Somewhere in the evolution of home design, kitchens were relegated to a “separate but equal” status in the hierarchy of home life.  This is especially apparent in the example of this North End home, in which we reunited an isolated and lonely kitchen with a larger family space as part of a more extensive remodel.


The kitchen of this home was cramped, dark, and separated from the flow of family activity by a wall dividing it from the dining room, and by a hallway of near epic length.  With the help of some 3D designs, we showed our clients how removing a wall and splitting up the hallway would completely change the feel of their home, as well as open up the kitchen to the rest of the house.


Given the larger remodel effort we undertook in this home, we wanted to keep the kitchen update as economical as possible.  In addition to opening up the kitchen space, our clients wanted a good sized pantry and a mud room that would create a transition between the garage and the living area.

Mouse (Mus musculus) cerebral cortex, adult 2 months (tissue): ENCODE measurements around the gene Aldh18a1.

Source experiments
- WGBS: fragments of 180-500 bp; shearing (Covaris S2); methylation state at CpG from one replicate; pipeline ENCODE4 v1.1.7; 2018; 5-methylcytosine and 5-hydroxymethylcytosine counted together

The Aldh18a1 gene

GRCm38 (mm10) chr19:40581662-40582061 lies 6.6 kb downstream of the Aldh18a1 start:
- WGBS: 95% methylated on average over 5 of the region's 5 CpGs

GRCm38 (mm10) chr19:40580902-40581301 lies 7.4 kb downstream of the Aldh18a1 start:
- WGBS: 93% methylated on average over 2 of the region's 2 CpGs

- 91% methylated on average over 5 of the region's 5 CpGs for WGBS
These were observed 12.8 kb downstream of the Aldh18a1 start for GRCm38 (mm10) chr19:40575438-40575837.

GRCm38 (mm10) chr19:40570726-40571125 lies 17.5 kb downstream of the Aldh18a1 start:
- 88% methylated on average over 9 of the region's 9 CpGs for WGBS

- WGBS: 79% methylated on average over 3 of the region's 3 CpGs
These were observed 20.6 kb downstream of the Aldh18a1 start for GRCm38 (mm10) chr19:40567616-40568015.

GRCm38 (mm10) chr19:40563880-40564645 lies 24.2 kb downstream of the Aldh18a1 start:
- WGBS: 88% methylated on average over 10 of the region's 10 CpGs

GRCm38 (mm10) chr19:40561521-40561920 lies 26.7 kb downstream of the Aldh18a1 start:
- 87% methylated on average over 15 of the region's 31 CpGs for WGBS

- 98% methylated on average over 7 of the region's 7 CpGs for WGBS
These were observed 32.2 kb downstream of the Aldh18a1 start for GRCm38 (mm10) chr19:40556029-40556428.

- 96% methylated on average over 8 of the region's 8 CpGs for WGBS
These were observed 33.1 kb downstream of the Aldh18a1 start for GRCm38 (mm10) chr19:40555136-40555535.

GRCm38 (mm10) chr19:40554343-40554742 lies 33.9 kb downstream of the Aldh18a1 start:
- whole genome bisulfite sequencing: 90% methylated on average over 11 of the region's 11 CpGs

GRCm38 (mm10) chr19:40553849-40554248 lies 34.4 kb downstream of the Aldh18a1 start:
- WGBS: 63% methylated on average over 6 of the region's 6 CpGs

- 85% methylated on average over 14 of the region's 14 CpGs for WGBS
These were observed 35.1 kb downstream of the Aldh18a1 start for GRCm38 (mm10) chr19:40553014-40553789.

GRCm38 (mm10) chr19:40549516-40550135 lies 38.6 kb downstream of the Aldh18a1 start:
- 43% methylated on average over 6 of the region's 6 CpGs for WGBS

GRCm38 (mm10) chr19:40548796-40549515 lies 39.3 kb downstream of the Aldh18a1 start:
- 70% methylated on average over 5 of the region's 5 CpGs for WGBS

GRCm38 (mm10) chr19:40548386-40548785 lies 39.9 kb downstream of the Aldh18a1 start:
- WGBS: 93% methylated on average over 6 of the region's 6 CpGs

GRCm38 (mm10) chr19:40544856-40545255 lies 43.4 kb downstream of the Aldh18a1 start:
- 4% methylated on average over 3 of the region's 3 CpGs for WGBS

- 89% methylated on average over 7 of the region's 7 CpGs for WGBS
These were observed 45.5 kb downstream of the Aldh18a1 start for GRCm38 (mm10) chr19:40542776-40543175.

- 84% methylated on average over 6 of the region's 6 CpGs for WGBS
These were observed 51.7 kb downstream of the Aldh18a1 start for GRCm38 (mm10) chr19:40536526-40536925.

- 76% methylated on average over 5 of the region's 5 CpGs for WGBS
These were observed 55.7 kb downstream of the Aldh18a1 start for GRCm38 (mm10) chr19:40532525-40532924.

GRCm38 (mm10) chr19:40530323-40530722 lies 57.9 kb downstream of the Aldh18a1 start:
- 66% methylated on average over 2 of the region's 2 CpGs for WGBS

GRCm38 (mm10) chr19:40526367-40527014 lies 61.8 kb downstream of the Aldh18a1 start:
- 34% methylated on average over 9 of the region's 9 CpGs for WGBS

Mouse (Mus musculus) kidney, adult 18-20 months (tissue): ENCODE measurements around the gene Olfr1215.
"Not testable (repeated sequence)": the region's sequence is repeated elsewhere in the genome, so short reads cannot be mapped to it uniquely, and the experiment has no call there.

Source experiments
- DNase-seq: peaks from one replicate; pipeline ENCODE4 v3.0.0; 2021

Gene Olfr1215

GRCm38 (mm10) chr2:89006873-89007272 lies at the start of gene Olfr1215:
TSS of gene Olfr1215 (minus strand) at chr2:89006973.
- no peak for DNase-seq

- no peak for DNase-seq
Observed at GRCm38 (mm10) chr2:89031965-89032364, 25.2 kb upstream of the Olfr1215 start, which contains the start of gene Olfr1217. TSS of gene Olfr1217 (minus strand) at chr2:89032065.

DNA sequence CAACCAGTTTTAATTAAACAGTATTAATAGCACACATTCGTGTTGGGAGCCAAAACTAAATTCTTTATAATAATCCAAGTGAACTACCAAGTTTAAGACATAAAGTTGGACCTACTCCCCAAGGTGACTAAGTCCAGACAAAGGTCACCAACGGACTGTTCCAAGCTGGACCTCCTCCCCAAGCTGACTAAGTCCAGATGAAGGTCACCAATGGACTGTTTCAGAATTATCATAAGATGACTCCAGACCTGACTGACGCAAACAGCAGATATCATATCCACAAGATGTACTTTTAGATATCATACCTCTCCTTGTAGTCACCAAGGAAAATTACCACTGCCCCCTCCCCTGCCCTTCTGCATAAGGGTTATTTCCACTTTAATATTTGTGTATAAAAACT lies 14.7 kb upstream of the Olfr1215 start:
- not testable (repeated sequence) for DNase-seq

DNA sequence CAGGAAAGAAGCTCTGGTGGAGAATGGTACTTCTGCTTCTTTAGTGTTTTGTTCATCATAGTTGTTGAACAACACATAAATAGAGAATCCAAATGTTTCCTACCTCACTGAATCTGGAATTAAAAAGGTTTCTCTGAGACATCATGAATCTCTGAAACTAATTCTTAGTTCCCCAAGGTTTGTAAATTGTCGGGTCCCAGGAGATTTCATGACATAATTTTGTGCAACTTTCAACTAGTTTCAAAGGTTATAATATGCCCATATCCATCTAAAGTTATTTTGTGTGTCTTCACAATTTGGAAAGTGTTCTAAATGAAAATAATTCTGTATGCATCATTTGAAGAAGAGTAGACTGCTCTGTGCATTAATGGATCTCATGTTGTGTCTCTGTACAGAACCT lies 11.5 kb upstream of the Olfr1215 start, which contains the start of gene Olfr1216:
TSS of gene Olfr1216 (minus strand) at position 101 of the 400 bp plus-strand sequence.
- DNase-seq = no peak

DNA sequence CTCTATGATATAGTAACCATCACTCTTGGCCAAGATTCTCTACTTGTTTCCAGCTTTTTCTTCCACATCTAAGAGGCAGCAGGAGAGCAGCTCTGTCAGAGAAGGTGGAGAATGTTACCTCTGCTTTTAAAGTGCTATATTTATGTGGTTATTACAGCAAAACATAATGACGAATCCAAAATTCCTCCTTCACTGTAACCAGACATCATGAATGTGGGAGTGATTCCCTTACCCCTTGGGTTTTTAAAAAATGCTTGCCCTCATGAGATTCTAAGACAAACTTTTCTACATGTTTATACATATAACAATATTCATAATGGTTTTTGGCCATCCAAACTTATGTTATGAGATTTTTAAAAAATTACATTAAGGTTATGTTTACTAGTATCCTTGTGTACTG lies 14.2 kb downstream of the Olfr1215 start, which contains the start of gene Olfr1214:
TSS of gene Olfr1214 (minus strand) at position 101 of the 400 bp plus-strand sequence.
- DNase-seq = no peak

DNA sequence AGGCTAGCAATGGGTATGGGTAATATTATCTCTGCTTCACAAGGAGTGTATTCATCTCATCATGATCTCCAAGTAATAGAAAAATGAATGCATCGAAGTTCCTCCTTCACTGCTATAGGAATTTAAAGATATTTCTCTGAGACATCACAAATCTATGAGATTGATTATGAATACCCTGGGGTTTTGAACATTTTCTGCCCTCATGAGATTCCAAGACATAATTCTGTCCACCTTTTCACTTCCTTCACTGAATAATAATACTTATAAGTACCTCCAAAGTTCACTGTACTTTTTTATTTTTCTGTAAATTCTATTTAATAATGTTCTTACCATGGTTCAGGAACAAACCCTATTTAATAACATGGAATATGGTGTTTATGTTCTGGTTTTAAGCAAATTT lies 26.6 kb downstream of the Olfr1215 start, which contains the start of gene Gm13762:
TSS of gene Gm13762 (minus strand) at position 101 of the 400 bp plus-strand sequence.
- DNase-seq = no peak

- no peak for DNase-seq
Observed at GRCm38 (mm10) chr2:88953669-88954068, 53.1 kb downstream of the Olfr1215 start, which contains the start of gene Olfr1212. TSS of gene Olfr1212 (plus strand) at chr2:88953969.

By splitting the hallway into three new spaces, we were able to add a pantry to the kitchen, as well as create an entry space and mud room leading from the garage.  We took out the wall between the kitchen and dining room, and gained even more space for the kitchen by removing the upper portion of an existing stairwell to the basement, which had the additional benefit of allowing natural light to enter the basement through two new skylights that we added in the kitchen area.  We kept the sink, refrigerator, and stove top in the same locations, but upgraded the appliances and cabinetry.  We refinished the floors, patching in the hardwood between the newly joined kitchen and dining rooms.  Adding a new color scheme completed the effect of a more spacious and brighter kitchen.


This remodel had a dramatic impact on the functionality and feel of this home.  As our architectural sketch demonstrates, removing the long hallway that had divided the house not only made a world of difference to the kitchen area, but also created new points of access to the home’s master suite and children’s bedrooms through a single hall location.

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